2016 Dreamworld tragedy Coroner findings released, Queensland promotes "world class" safety laws
On 24 February 2020, the same day that the Coroners Court of Queensland released its findings into the 2016 deaths of four people on the Thunder River Rapids Ride (TRRR) — an aquatic-based family-oriented moderate thrill ride that was designed to simulate the sensation of white water rafting — at Dreamworld on the Gold Coast, the Queensland Government released a statement confirming that the “majority of recommendations in the findings have already been implemented by the decisive steps we have taken in the past three years to improve safety on amusement rides” and outlined its “new regulatory framework [that …] fundamentally improves the approach and safety standard for amusement rides and theme parks in Queensland”. The statement comes from the Minister for Education and Minister for Industrial Relations, Grace Grace, who describes the laws Queensland has introduced as “nothing short of world class”.
The Dreamworld tragedy saw the deaths of Kate Goodchild, Luke Dorsett, Cindy Low and Roozbeh Araghi on 25 October 2016 at Australia’s largest theme park. The victims boarded Raft 5 of the TRRR at around 2 pm and navigated its water course without incident. Yet after being picked up by the conveyor at the end of the ride and moved towards the elevated unloading area, Raft 5 collided with another raft that had become stranded. Raft 5 continued to travel on the conveyor and was lifted vertically, after which the deaths occured. Two patrons of the ride were able to free themselves, yet “Ms. Goodchild, Ms. Low, Mr. Dorsett and Mr. Araghi were caught in the mechanism of the ride, and were either trapped in the raft or ejected into the water beneath the conveyor”, according to the Coroners’ findings. A coronial investigation followed.
According to the Coroner, among the issues identified for investigation during the pre-inquest hearings (conducted on 3 April 2018 and 25 May 2018) were: the ride’s construction, maintenance history and safety measures; whether operator-staff training had been sufficient; a consideration of the regulatory environment and applicable standards by which amusement park rides in Queensland and Australia operate, including any requisite changes to these; and what further actions and safety measures should be implemented to prevent a similar incident from occurring in the future.
On the subject of the theme park owner (Ardent Leisure) and its conduct under work health and safety law, the Coroner finds:
“It is reasonably suspected that Ardent Leisure may have committed an offence under workplace law. Whilst various breaches of the WHS Act have previously been considered by OIR [Office of Industrial Relations (Workplace Health and Safety Queensland)] with respect to this incident, the details of which have been included in the inquest brief, given the significant further documentary material provided during the course of the coronial inquiry, and produced at inquest. I refer my Findings and the evidence gathered in the course of the Inquest to OIR for further consideration as to these matters. Whether there is sufficient evidence to proceed to prosecution is a matter for OIR.”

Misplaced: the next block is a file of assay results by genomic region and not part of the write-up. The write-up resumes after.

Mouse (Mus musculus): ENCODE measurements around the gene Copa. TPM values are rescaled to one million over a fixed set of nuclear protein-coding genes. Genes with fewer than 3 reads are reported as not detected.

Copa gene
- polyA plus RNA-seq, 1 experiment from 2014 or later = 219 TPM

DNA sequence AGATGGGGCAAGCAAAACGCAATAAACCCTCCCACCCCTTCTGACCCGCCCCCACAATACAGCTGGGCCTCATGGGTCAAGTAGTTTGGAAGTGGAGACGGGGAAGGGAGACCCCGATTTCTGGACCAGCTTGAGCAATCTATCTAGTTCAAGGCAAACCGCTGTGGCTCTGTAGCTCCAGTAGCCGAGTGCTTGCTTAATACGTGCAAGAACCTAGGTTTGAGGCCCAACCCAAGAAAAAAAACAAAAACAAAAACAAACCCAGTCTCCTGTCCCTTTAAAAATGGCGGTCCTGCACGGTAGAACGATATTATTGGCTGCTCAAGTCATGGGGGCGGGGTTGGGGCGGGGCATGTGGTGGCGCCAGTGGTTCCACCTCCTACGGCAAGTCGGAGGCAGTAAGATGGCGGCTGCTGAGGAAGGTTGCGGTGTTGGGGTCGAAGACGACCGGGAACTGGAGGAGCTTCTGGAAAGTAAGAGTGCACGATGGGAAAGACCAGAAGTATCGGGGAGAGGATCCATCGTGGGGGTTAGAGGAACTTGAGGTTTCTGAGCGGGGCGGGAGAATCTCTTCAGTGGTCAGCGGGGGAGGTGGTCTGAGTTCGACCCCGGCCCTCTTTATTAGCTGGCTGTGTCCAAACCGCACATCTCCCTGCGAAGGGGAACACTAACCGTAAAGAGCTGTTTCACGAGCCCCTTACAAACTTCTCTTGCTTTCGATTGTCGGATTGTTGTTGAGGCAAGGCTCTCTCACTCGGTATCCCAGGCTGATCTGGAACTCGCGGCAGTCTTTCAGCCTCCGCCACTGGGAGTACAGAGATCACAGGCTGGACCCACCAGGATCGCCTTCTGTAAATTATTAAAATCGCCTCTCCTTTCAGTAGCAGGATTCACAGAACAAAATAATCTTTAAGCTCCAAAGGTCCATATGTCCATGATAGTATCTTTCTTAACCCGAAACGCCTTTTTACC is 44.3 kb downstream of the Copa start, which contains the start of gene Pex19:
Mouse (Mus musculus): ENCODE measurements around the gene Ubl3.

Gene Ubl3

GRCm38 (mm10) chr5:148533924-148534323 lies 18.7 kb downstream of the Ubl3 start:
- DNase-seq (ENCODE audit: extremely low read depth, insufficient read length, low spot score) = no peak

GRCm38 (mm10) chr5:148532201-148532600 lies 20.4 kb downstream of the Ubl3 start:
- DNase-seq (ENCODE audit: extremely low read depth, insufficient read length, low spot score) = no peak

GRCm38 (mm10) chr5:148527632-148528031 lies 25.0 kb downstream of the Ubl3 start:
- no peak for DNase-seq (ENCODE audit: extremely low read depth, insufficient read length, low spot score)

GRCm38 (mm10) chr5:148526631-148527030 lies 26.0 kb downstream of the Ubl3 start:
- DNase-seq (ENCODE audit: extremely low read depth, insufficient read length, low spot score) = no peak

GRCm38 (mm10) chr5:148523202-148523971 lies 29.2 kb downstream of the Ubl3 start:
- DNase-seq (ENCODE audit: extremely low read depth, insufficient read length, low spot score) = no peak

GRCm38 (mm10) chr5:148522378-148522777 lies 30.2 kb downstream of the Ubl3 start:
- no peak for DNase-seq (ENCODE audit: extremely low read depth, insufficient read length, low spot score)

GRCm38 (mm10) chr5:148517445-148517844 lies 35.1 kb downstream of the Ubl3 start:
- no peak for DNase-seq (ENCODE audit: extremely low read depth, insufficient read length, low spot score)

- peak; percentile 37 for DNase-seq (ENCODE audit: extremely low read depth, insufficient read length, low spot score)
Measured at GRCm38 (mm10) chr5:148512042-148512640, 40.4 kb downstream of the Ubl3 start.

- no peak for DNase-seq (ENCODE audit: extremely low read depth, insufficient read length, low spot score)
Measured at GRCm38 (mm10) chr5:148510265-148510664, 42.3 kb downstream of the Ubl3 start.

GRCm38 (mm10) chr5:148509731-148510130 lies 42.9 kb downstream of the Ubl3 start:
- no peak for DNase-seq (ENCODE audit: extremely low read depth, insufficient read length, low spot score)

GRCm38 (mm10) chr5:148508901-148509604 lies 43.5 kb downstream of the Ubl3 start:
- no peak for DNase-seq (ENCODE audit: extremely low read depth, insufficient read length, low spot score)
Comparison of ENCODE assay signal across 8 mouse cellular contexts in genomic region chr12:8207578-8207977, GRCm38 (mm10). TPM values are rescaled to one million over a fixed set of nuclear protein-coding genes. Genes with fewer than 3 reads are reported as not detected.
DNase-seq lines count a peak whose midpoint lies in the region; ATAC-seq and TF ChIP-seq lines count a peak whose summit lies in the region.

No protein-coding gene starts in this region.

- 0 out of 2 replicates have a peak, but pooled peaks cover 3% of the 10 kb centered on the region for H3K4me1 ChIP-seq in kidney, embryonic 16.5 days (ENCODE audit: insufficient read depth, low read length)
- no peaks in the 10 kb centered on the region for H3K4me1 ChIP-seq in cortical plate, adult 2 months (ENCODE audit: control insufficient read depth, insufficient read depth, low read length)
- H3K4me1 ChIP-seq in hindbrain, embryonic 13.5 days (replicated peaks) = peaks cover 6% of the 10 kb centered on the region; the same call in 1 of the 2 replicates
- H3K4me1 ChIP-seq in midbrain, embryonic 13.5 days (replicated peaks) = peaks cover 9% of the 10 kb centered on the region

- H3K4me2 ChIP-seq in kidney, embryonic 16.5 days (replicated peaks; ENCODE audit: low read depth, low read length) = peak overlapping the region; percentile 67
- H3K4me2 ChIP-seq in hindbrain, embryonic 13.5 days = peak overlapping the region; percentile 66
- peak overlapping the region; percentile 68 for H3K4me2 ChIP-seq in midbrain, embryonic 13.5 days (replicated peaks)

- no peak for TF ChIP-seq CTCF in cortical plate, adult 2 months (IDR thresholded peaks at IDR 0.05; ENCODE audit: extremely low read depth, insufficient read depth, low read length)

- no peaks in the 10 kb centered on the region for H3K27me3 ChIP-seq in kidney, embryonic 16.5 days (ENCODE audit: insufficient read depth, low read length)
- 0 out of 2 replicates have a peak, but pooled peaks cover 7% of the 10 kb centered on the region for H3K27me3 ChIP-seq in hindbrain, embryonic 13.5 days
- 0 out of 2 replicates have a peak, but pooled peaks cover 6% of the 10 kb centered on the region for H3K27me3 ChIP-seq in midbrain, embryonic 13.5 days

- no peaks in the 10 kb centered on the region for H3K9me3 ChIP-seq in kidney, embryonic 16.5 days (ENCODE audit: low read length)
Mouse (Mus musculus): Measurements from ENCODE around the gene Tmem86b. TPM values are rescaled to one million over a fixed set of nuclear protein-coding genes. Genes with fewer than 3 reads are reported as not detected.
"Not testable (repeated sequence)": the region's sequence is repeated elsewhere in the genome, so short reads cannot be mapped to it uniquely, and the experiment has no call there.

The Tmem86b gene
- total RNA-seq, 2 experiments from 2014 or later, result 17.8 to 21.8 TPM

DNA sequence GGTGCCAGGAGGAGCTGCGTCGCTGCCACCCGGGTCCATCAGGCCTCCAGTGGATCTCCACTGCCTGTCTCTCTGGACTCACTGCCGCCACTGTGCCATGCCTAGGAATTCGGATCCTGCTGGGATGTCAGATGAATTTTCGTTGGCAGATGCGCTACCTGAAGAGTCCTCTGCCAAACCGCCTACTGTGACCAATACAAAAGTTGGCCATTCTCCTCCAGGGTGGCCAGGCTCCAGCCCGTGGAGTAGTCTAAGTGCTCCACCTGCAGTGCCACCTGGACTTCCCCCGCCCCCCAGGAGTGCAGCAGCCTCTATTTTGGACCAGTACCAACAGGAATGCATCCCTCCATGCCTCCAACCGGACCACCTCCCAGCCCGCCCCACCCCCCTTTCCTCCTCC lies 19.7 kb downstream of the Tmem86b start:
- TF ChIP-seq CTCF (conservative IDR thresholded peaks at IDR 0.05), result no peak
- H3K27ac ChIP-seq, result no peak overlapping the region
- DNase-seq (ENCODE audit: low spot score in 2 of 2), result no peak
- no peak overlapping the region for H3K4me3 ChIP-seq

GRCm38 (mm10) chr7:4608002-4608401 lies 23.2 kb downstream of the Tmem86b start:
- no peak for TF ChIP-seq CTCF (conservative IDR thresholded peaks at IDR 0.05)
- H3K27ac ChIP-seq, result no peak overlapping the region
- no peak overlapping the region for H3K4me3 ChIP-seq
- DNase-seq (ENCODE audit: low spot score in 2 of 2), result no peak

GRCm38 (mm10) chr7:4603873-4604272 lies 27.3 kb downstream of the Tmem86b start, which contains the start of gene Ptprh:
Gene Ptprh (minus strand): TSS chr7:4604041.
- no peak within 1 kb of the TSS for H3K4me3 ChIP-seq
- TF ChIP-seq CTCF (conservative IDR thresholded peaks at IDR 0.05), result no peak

“The Queensland Government accepts the coroner’s findings,” Grace confirms in her statement. “The matter has been referred to the independent Work Health and Safety Prosecutor to decide whether action will be taken against Dreamworld’s owner, Ardent Leisure, under the Work Health and Safety Act.” Grace also notes: “The majority of recommendations in the findings have already been implemented by the decisive steps we have taken in the past three years to improve safety on amusement rides. But we are conducting a thorough examination of the recommendations to determine if more needs to be done to ensure the highest levels of safety in theme parks.”
As per the regulator response, Grace uses her statement to advise that Workplace Health and Safety Queensland has had its capabilities “strengthened […] through a stronger focus on enforcement and compliance, including comprehensive annual audits on all six major theme parks”. Grace also notes that 33 additional inspectors have been employed, with three engineers among them, who will oversee new safety requirements for major amusement parks. Grace also confirmed that training specific to amusement device safety now forms part of the training that inspectors receive.
“If more regulatory action is needed, we will act swiftly,” Grace said in concluding her statement. “We are committed to providing the highest safety standards, from rides at carnivals and school fairs, to those at our major theme parks.” In its 2019 annual financial report, Ardent Leisure stated that the theme parks division “continued to be adversely impacted by the TRRR incident in October 2016”.
The full Coroner’s report can be found here.
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